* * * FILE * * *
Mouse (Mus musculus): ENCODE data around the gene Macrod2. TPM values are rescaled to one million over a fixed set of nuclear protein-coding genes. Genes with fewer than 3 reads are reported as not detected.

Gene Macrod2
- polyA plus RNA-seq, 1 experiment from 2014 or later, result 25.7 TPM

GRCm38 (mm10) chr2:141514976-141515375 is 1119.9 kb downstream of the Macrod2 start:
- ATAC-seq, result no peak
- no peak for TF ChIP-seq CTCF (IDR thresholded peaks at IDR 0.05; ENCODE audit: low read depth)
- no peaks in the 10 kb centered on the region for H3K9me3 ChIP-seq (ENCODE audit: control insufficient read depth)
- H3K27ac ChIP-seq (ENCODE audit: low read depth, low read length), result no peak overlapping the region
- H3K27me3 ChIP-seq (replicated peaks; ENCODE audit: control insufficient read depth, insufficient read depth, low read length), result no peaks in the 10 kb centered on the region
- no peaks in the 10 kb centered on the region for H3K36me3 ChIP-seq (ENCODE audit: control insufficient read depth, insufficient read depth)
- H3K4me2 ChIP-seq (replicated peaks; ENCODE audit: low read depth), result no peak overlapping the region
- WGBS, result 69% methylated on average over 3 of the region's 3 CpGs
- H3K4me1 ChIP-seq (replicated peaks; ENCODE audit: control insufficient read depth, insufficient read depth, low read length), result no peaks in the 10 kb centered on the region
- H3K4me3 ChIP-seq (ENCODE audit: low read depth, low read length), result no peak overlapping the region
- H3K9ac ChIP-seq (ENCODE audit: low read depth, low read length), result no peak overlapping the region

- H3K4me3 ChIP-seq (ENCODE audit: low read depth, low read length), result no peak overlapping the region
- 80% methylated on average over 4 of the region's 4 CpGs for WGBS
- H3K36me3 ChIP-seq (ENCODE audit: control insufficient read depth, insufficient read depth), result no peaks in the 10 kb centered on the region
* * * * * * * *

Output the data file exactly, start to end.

Mouse (Mus musculus): ENCODE data around the gene Macrod2. TPM values are rescaled to one million over a fixed set of nuclear protein-coding genes. Genes with fewer than 3 reads are reported as not detected.

Gene Macrod2
- polyA plus RNA-seq, 1 experiment from 2014 or later, result 25.7 TPM

GRCm38 (mm10) chr2:141514976-141515375 is 1119.9 kb downstream of the Macrod2 start:
- ATAC-seq, result no peak
- no peak for TF ChIP-seq CTCF (IDR thresholded peaks at IDR 0.05; ENCODE audit: low read depth)
- no peaks in the 10 kb centered on the region for H3K9me3 ChIP-seq (ENCODE audit: control insufficient read depth)
- H3K27ac ChIP-seq (ENCODE audit: low read depth, low read length), result no peak overlapping the region
- H3K27me3 ChIP-seq (replicated peaks; ENCODE audit: control insufficient read depth, insufficient read depth, low read length), result no peaks in the 10 kb centered on the region
- no peaks in the 10 kb centered on the region for H3K36me3 ChIP-seq (ENCODE audit: control insufficient read depth, insufficient read depth)
- H3K4me2 ChIP-seq (replicated peaks; ENCODE audit: low read depth), result no peak overlapping the region
- WGBS, result 69% methylated on average over 3 of the region's 3 CpGs
- H3K4me1 ChIP-seq (replicated peaks; ENCODE audit: control insufficient read depth, insufficient read depth, low read length), result no peaks in the 10 kb centered on the region
- H3K4me3 ChIP-seq (ENCODE audit: low read depth, low read length), result no peak overlapping the region
- H3K9ac ChIP-seq (ENCODE audit: low read depth, low read length), result no peak overlapping the region

- H3K4me3 ChIP-seq (ENCODE audit: low read depth, low read length), result no peak overlapping the region
- 80% methylated on average over 4 of the region's 4 CpGs for WGBS
- H3K36me3 ChIP-seq (ENCODE audit: control insufficient read depth, insufficient read depth), result no peaks in the 10 kb centered on the region